from The American Heritage® Dictionary of the English Language, 4th Edition
- n. Sorcery; witchcraft.
- n. Representation of devils or demons, as in paintings or fiction.
- n. Devilish conduct; deviltry.
from Wiktionary, Creative Commons Attribution/Share-Alike License
- n. witchcraft, sorcery
from the GNU version of the Collaborative International Dictionary of English
- n. Devilry; sorcery or incantation; a diabolical deed; mischief.
from The Century Dictionary and Cyclopedia
- n. Mischief; wickedness; devilry.
- n. Magic arts; incantation; sorcery.
It knows how to respond to the "diablerie" of the abysses with a reciprocal gesture.
Nay, touch me, and see whether I am not of sinful Scots flesh and blood "; and thereon I laughed aloud, knowing what caused his fear, and merry at the sight of it, for he had ever held tales of" diablerie, "and of wraiths and freits and fetches, in high scorn.
Dostoyevsky was among the few who grasped the momentousness of the change that Machiavelli initiated in the West's conception of diablerie.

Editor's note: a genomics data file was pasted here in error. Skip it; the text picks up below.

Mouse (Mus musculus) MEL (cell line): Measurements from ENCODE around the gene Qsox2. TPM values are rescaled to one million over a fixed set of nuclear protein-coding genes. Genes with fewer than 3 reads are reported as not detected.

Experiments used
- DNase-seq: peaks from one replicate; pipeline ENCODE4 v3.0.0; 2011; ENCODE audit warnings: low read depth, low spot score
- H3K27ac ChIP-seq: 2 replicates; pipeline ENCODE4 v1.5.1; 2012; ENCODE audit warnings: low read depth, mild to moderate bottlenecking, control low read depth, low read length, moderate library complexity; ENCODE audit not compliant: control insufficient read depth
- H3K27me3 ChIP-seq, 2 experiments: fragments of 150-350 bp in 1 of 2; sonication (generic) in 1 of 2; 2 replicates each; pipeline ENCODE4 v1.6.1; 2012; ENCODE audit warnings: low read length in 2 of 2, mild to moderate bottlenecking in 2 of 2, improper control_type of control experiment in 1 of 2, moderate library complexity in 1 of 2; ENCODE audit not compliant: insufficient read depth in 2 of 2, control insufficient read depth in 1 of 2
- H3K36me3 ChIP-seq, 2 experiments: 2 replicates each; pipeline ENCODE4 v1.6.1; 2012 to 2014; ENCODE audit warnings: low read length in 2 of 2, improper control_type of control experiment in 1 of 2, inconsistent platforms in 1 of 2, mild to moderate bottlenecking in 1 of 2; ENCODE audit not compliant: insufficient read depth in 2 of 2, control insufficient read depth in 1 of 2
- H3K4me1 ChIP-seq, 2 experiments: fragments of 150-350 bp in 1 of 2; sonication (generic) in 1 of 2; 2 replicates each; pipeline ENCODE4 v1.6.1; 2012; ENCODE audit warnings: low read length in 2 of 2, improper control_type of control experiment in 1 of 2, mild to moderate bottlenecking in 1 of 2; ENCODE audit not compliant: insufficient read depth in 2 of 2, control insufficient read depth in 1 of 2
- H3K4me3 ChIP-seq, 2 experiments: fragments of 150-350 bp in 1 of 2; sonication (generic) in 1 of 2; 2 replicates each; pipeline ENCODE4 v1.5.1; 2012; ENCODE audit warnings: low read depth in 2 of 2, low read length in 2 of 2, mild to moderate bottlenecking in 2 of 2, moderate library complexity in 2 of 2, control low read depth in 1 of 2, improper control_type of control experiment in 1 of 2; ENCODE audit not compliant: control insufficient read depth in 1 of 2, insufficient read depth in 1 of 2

Her brows tilted perplexedly, accenting the nuance of diablerie, delicate and fascinating, that they cast upon the flower face.
The effect of this figure was not terrible like that of the President, but it had every diablerie that can come from the utterly grotesque.
Ehomba ducked instinctively and the blast of luminescent diablerie passed over his left shoulder to strike the center of the dying campfire.
The hooded creature had been taken outside the mountain, the actual working of the diablerie done there, and done quickly, so that Sovartus might miss it.
Some eighteen months had elapsed in this fashion when Aurore began to tire of _diablerie_.
He rather admired her the more for her _diablerie_ -- but she must be careful!
With a belief that these tales of Indian _diablerie_ will not be uninteresting to the reader, I will relate one more.
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